Macadamia Nuts Origin & History
Can you guess where macadamia nuts originated? The Americas? Asia? Australia? Africa? If you guessed Australia you’d be correct. The macadamia tree is also commonly referred to as the Queensland nut, bush nut, and Hawaii nut.
It was a regular food of the Aboriginal people who traded it among the different tribes and used it to create ceremonial gifts.
Though the Aboriginal peoples long enjoyed this nut, it wasn’t until the mid-1800s that Europeans discovered its distinctive and delicious flavor. Soon afterward, the macadamia nut began making its way all over the world—eventually, it landed in Hawaii where it is still grown today.
Macadamia Nuts Nutrition Facts
This tree prefers tropical climates for best production; it prefers mineral-rich soil along the coasts of Australia and Hawaii. It can grow upwards of 40 feet and begins producing fruit after seven years.
The macadamia nut is actually a seed within a woody-type fruit produced by the tree; each fruit produces one or two macadamia nuts. One ounce of macadamia nuts, approximately 10-12 pieces, contains 201 calories per serving. Of these 201 calories, 178 are from fats.
The total fat content in this serving equals 21 grams or 33% of the recommended daily allowance (RDA). This serving size is free from cholesterol and sodium. It does contain 4 grams of carbohydrates, which includes 2 grams of dietary fiber and 1 gram of naturally occurring sugars. One ounce also provides 2 grams of protein.
Health Benefits – Vitamins Found In Macadamia Nuts
Like many nuts, macadamia nuts offer a limited array of vitamins. A one-ounce serving provides 22% of the body’s daily thiamin needs. As part of the B-complex of vitamins, this vitamin helps the body metabolize energy.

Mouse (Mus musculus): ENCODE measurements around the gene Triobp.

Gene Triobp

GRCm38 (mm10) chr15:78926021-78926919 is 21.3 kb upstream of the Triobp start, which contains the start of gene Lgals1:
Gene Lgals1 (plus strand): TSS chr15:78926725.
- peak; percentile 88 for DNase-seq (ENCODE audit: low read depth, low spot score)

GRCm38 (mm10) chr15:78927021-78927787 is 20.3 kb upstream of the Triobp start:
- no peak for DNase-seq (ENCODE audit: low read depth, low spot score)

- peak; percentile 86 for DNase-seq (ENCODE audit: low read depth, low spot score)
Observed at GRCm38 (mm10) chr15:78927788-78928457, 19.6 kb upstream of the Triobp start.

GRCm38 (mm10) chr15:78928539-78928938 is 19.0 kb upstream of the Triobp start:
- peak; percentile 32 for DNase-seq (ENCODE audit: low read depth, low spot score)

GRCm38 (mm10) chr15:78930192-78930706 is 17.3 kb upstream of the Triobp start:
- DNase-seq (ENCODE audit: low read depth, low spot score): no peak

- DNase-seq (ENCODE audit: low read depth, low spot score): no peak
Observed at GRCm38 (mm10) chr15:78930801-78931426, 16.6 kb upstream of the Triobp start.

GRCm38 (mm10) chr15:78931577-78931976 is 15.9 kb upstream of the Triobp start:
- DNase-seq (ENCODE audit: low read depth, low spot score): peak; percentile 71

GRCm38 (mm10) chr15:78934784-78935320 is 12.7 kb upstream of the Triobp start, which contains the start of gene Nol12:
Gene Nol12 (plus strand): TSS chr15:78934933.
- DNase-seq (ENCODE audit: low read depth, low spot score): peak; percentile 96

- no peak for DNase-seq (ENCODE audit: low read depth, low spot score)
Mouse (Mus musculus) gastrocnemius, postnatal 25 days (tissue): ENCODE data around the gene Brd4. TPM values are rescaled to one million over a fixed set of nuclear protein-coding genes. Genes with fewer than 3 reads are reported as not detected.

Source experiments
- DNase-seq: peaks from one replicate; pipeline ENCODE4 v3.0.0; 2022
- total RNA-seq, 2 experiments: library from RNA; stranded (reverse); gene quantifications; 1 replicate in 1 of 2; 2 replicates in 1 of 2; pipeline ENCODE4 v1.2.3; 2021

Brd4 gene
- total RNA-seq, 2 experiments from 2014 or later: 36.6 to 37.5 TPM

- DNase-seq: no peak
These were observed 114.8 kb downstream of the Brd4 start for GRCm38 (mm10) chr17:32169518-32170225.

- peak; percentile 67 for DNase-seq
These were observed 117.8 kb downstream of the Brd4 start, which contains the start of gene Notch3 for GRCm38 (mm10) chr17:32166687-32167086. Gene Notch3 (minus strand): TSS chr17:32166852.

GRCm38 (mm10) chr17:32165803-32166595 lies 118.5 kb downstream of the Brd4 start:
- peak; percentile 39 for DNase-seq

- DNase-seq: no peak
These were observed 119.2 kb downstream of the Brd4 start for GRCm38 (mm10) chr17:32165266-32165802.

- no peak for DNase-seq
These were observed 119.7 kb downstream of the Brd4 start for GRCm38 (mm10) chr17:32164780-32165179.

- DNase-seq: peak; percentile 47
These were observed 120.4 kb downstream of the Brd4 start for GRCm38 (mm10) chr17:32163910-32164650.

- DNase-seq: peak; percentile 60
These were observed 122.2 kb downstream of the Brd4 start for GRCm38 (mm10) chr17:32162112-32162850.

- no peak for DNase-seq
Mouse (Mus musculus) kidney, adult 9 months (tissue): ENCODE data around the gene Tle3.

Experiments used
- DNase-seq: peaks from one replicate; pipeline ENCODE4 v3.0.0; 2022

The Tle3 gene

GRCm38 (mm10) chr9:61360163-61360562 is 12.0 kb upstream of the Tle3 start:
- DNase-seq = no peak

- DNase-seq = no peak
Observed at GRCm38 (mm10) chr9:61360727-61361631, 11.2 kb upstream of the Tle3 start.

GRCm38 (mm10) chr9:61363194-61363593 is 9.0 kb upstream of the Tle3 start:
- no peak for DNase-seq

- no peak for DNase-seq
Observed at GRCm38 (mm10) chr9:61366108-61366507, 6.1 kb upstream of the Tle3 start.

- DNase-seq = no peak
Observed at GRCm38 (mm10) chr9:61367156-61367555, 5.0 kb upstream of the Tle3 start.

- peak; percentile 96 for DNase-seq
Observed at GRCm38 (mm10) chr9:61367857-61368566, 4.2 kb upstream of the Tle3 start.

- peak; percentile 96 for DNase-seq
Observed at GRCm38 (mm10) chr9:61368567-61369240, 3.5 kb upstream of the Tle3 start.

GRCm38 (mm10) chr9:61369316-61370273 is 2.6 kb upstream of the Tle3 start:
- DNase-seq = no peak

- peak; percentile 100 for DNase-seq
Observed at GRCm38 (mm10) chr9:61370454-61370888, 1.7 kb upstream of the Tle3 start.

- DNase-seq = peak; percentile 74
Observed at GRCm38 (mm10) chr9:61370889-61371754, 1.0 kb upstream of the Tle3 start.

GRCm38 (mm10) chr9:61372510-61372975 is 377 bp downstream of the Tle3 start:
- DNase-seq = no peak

Thiamin, or B1, also supports the nervous system—specifically the brain. Deficiencies in B1 have been linked to a wide array of health conditions including Alzheimer’s disease.
Many other vitamins are present but in amounts smaller than 4% of the RDA including vitamin C, vitamin E, riboflavin, niacin, B6, folate, and pantothenic acid. Vitamin C works not only to support the immune system but also works as an antioxidant destroying free radicals in the body.
Folate is another key vitamin—particularly for expecting mothers as it can dramatically decrease the instance of neural tube defects in infants.
Health Benefits – Minerals Found In Macadamia Nuts
Macadamia nuts offer a stronger mineral profile. A single serving provides 58% of the RDA for manganese. This mineral plays a key role in the bone production as well as skin integrity; it’s a key component in making collagen which the skin needs to remain healthy.
Studies show that manganese forms MnSOD, an enzyme that works as an antioxidant in the body attacking and disposing of free radicals. Left unchecked, free radicals can create a host of health issues ranging from chronic diseases to certain types of cancers.
These nuts also contain 11% of the RDA for copper and 9% for magnesium. Copper is another key mineral in the body; it is responsible for building strong tissue as well as bones.